Politics Important takeaways from Kansas’ vote for a constitutional right to abortion

18:31  13 august  2022
18:31  13 august  2022 Source:   thehill.com

The Right to the Ballot and the Body

  The Right to the Ballot and the Body Kansas shows why the anti-abortion movement has to win power by undemocratic means.I am a supporter of the abortion license, as Ponnuru put it, but I am allergic to giddiness. No leftist can afford fantasy: We seek to change the world as it is, not as what we’d like it to be. Perhaps the anti-abortion movement could learn something from this attitude. Though Kansas is a relatively conservative state, the result of Tuesday’s referendum should not be a complete shock. Abortion rights are broadly popular in the U.S.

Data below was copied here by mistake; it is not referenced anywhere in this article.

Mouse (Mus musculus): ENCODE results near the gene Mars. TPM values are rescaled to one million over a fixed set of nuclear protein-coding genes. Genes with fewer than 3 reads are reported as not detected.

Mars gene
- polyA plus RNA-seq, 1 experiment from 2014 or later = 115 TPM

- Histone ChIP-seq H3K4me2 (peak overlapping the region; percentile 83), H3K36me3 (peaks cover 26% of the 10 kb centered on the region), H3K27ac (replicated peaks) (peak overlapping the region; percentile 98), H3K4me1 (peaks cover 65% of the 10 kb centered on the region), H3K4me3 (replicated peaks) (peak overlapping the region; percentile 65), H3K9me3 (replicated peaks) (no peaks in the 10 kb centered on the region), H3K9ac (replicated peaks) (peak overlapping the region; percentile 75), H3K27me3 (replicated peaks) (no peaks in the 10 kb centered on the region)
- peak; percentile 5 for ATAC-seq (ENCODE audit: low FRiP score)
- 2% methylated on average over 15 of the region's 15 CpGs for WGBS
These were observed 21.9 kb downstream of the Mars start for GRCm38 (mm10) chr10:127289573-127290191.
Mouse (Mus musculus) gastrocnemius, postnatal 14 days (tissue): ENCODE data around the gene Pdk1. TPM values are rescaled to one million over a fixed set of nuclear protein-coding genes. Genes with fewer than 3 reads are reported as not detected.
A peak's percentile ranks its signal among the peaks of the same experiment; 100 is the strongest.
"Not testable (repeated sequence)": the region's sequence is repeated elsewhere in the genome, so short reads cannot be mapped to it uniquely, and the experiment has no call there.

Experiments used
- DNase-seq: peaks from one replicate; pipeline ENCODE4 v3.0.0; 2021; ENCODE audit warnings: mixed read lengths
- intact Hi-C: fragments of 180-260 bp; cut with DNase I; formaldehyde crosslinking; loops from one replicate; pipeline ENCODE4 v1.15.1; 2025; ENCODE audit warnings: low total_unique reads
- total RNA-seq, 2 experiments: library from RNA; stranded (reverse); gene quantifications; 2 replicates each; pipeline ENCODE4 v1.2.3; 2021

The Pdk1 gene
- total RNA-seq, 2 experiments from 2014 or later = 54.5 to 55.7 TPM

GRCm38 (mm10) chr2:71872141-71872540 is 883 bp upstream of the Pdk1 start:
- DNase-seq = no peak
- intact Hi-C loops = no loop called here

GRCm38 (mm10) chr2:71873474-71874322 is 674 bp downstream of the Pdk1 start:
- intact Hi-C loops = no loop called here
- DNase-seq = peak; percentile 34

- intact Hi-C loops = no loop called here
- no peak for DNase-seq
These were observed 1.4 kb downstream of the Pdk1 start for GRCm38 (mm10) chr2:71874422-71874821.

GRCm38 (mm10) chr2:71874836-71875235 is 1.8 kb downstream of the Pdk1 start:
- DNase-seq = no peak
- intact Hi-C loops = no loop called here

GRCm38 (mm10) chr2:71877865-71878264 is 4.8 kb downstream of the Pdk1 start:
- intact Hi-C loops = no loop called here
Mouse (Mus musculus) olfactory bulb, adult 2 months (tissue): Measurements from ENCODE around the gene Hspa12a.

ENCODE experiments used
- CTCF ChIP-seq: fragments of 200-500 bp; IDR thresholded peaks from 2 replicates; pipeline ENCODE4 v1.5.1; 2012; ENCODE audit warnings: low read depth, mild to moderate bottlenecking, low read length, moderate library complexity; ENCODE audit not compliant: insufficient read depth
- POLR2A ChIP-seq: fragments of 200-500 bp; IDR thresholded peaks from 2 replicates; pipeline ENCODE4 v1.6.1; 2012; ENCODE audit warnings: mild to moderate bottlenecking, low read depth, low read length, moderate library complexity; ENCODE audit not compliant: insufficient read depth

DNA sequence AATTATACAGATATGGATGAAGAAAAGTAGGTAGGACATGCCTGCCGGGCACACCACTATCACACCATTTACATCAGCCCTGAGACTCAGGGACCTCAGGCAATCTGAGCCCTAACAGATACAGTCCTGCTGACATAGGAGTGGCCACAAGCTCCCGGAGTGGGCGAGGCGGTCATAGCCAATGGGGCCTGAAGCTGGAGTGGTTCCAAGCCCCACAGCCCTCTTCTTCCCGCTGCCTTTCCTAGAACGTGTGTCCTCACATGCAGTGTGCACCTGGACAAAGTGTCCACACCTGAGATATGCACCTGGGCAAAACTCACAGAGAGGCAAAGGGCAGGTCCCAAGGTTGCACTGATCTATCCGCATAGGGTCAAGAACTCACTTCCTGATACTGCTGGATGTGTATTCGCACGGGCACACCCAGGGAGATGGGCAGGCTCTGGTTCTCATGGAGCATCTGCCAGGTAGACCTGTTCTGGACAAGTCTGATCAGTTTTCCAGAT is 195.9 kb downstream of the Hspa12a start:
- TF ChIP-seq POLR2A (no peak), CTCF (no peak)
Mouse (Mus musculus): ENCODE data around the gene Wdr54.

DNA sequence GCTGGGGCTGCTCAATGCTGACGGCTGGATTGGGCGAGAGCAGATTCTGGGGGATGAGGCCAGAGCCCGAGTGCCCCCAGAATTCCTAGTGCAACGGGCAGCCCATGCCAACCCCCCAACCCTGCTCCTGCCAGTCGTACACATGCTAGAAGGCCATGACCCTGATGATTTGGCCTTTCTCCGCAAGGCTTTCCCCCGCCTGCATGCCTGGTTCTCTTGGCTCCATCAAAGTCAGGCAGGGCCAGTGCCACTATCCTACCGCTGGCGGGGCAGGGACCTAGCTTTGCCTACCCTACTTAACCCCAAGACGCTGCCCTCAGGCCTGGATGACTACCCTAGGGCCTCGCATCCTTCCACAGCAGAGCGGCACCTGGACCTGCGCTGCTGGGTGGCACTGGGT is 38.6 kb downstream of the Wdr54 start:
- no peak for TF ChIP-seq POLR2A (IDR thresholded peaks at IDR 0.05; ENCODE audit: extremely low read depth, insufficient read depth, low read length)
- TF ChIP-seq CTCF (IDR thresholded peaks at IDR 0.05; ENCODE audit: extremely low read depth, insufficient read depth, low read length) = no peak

Kansans recently voted overwhelmingly to retain their state constitution’s protection of a right to abortion — a victory for women’s health and equality in the state. The landslide vote took place despite confusing ballot wording, intentionally misleading messaging from abortion opponents and the state’s deep crimson politics. This was the first vote taken on abortion rights since the U.S. Supreme Court overturned Roe v. Wade in June, and the extent of the victory — an 18 percent spread — surprised abortion opponents and supporters alike. Most observers had projected a close race.